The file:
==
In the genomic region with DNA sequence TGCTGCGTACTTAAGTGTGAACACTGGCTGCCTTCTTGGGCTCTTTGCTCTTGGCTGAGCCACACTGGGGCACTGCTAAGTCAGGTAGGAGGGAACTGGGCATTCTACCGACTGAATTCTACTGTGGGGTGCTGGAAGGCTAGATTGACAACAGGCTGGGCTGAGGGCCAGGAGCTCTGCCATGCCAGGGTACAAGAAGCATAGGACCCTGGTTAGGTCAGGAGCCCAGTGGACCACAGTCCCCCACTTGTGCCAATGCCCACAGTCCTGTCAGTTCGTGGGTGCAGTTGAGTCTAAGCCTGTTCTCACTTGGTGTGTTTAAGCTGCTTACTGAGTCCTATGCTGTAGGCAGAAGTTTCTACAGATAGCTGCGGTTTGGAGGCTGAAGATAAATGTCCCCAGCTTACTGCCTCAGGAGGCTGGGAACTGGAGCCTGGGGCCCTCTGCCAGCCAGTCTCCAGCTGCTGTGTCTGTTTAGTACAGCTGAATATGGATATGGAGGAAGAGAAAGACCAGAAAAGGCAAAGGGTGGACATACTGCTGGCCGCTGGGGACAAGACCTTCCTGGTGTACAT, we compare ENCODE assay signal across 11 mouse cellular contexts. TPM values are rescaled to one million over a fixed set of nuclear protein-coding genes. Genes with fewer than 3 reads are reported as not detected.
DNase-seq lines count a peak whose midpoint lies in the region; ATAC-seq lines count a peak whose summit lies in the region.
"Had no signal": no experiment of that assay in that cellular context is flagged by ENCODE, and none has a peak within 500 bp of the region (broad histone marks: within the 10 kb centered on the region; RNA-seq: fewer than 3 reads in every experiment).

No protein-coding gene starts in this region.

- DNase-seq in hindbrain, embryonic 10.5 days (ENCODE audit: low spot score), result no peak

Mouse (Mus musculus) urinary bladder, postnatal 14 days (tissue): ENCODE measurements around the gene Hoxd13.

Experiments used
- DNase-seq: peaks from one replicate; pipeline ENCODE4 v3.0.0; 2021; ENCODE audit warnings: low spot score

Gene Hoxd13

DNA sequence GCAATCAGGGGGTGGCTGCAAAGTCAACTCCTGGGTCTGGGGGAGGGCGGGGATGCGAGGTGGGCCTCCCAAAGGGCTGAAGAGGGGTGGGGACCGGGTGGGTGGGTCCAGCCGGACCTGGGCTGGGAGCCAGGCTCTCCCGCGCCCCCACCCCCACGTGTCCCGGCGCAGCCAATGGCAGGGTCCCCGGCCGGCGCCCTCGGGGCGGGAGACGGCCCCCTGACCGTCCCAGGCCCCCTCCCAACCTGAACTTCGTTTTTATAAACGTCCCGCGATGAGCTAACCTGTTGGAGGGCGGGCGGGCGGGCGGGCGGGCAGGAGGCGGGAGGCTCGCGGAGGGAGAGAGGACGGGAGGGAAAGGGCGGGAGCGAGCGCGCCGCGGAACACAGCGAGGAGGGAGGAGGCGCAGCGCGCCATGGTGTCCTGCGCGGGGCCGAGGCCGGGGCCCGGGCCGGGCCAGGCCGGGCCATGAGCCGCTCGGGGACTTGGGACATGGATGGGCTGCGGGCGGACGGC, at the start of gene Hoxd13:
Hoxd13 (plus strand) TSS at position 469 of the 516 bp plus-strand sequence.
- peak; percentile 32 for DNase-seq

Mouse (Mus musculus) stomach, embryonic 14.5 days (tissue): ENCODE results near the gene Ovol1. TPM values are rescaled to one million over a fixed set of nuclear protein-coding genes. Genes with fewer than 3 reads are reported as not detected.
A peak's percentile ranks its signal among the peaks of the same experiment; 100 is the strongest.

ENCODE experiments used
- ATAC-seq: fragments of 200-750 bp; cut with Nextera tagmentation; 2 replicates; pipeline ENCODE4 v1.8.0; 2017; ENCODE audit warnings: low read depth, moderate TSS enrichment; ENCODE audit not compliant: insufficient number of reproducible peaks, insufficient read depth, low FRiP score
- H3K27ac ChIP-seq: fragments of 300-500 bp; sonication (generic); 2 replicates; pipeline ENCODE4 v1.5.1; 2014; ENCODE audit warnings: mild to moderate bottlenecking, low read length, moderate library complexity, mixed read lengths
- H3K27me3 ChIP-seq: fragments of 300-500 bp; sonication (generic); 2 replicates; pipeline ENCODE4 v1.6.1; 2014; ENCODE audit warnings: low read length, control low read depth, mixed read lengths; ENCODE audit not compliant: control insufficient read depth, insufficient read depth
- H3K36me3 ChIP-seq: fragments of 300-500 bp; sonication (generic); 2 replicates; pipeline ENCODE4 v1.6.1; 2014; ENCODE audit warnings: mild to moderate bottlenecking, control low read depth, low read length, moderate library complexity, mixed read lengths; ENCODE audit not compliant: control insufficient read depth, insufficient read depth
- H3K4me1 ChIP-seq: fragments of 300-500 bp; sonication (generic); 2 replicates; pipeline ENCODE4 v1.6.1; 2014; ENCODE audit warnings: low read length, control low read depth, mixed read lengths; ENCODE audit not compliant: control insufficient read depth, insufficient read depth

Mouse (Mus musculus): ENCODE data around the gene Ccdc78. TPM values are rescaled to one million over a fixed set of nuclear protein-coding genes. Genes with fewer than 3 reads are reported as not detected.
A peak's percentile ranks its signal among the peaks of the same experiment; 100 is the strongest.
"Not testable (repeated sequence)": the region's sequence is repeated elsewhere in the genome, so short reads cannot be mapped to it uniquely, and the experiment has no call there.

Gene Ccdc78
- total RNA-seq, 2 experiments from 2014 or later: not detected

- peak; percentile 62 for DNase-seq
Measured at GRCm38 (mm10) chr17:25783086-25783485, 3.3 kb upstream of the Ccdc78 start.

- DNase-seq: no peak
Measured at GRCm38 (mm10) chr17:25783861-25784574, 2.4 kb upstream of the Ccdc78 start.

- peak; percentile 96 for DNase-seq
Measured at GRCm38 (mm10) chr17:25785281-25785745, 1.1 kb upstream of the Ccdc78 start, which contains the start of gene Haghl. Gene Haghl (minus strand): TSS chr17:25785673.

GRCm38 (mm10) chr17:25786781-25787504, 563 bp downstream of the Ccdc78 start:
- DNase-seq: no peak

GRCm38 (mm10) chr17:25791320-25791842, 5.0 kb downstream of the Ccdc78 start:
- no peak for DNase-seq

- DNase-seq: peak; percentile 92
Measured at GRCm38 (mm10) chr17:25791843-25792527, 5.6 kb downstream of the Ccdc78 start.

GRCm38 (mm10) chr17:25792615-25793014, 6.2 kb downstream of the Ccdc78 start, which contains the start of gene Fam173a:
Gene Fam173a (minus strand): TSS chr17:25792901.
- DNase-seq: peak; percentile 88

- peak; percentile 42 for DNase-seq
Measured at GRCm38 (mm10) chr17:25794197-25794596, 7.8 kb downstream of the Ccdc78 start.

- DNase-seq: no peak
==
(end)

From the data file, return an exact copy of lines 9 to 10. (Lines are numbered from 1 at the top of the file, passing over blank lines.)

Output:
Gene Hoxd13

DNA sequence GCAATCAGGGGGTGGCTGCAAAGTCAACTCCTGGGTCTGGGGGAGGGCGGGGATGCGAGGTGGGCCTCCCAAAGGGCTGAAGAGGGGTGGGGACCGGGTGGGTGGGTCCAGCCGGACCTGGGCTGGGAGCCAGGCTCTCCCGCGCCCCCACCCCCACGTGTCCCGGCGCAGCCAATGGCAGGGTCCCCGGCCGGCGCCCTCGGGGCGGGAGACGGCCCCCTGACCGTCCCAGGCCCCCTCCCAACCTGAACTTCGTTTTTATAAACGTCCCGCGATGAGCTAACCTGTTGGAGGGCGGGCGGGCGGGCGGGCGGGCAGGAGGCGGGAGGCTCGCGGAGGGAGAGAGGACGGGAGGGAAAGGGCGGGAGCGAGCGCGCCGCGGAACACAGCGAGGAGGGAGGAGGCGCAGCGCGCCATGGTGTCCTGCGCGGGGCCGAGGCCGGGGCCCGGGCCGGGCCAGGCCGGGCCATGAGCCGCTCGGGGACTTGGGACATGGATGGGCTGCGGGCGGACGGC, at the start of gene Hoxd13: